Some lenders—but not all—will allow adult children to co-sign for their parents on jumbo loans. It might help keep grandma and grandpa closer to the grandkids.
The Wall Street Journal | February 24, 2016 After years of getting help from mom and dad, some adult children are returning the favor and buying their parents a house.
Mortgage specialist Ray Rodriguez cites a recent example in which a couple living in Manhattan cosigned on a jumbo mortgage for the wife’s parents to purchase an approximately $1.5 million condo in Queens.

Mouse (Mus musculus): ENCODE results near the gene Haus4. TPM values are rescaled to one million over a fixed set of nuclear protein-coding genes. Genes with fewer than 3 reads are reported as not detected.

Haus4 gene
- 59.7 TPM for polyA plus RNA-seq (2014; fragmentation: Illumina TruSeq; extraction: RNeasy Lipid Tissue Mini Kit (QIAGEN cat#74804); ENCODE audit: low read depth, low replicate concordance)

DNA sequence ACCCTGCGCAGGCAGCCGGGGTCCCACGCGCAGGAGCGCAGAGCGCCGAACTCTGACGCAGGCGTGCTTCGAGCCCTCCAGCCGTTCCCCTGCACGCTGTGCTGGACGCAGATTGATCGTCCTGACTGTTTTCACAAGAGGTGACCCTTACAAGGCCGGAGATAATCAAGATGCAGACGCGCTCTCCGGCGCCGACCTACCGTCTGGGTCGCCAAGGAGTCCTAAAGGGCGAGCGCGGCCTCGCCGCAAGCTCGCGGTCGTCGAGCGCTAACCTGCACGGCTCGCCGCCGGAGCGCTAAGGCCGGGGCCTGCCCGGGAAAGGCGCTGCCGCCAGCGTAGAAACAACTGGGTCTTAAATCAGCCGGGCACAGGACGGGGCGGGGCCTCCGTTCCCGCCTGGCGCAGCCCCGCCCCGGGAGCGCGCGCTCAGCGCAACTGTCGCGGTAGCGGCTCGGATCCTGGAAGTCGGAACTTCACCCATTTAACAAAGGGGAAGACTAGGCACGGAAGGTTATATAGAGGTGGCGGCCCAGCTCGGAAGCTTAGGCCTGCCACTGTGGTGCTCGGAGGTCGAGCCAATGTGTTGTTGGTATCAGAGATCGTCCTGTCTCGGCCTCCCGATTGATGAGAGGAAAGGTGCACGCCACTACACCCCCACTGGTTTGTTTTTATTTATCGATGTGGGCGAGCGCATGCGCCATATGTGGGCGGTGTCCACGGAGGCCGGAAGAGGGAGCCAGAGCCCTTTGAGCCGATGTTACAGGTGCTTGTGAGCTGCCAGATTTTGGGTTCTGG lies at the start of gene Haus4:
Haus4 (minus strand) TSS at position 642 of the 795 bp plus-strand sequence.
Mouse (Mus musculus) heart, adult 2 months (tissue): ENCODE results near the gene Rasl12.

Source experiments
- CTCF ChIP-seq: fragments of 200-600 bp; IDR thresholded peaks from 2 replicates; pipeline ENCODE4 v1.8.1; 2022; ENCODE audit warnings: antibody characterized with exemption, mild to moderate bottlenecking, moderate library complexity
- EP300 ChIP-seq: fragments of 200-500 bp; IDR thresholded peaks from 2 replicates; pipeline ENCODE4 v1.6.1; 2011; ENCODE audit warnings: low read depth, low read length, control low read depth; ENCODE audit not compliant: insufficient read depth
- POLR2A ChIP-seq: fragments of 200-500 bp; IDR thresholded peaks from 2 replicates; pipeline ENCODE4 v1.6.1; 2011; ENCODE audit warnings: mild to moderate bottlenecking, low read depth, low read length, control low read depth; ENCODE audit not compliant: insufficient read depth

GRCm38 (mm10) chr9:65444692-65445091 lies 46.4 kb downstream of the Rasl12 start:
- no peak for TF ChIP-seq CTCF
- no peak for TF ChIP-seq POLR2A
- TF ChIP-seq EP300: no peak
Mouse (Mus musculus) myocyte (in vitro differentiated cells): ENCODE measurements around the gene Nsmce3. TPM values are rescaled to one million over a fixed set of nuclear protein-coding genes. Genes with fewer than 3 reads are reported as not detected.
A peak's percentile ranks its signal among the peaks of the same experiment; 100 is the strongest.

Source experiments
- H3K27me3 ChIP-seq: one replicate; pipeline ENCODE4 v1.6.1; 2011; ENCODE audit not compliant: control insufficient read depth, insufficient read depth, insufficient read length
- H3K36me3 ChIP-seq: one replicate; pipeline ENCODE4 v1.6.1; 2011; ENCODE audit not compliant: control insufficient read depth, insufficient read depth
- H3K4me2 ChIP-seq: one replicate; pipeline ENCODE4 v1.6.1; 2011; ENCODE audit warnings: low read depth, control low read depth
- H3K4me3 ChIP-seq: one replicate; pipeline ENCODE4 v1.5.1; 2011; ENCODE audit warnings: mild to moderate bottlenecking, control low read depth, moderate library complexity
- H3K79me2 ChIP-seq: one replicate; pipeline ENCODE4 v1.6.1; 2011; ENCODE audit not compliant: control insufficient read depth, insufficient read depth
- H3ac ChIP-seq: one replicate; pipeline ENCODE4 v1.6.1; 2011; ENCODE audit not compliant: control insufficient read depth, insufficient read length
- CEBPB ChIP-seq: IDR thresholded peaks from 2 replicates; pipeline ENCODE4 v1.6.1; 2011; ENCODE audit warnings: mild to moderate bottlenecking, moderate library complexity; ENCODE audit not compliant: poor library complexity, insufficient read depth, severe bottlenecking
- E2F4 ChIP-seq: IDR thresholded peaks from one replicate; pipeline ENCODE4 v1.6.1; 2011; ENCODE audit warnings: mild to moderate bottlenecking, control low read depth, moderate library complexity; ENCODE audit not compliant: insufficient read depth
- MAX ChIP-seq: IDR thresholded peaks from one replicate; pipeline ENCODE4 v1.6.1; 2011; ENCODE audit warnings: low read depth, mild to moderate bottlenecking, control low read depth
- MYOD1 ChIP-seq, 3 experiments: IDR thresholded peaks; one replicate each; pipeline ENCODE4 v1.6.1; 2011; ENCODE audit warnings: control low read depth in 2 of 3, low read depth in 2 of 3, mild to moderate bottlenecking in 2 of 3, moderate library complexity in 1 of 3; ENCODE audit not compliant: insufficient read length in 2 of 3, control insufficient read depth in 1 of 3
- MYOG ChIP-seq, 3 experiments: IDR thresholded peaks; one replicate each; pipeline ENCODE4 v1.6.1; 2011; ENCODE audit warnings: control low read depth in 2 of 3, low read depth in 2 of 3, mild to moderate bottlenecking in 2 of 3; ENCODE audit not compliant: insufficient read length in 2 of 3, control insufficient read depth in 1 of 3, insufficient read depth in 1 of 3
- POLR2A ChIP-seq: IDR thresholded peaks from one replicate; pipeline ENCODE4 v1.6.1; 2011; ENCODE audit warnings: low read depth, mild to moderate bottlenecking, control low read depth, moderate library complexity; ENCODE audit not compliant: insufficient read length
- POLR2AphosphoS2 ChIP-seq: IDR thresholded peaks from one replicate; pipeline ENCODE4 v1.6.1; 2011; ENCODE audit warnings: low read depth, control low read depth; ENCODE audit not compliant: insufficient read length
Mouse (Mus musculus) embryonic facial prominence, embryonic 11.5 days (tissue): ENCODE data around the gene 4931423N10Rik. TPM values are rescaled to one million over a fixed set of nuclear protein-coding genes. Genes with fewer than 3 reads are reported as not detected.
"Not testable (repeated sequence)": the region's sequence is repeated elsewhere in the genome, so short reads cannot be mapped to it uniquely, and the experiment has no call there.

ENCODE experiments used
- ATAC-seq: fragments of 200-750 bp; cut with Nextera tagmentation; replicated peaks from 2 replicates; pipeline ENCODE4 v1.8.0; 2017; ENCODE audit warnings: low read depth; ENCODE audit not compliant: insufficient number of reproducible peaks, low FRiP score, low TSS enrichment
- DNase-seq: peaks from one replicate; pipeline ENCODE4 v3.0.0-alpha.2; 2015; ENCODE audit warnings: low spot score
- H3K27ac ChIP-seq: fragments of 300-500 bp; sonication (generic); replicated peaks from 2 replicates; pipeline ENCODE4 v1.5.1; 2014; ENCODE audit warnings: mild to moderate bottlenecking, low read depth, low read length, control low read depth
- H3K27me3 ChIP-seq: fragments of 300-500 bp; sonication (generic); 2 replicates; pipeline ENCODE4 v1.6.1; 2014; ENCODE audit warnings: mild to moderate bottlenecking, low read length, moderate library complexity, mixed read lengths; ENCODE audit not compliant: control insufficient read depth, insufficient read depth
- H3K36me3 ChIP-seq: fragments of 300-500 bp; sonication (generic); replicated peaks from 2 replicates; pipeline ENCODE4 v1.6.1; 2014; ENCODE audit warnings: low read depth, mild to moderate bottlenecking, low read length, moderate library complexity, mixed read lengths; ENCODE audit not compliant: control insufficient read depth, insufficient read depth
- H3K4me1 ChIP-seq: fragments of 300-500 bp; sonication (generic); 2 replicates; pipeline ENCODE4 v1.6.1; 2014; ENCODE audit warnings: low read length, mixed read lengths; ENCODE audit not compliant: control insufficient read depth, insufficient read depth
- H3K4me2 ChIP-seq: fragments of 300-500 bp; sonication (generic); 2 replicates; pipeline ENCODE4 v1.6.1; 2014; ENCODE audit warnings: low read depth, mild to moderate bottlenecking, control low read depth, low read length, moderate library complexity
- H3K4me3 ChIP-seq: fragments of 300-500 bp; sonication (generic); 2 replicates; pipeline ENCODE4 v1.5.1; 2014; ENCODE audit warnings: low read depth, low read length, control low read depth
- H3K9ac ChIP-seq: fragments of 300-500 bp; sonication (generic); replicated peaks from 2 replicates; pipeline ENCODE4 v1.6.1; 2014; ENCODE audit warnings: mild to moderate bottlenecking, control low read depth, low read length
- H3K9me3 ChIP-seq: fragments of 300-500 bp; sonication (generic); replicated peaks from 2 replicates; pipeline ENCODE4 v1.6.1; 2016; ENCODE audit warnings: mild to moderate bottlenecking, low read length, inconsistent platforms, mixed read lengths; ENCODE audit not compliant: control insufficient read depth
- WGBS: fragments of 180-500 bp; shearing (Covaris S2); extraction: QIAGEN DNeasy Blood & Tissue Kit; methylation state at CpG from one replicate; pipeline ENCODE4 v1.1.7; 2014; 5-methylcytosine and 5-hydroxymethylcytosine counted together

The parents worked in the restaurant business and could not document a regular income, says Mr. Rodriguez, mortgage sales manager for Cherry Hill, N.J.-based TD Bank. Their daughter and her husband had sufficient income from their professional jobs to qualify for the mortgage. So they got a loan with the home classified as an investment property, and the parents now pay monthly rent.
When permitted, all co-borrowers must meet minimum credit score guidelines, but the incomes and assets of all borrowers can be pooled. Lenders typically still require that the occupying owner qualify to make the payments based on his or her own income, so the down payment should be sufficient to reduce the loan amount to a qualifying level, Mr. Walsh says. Read more here.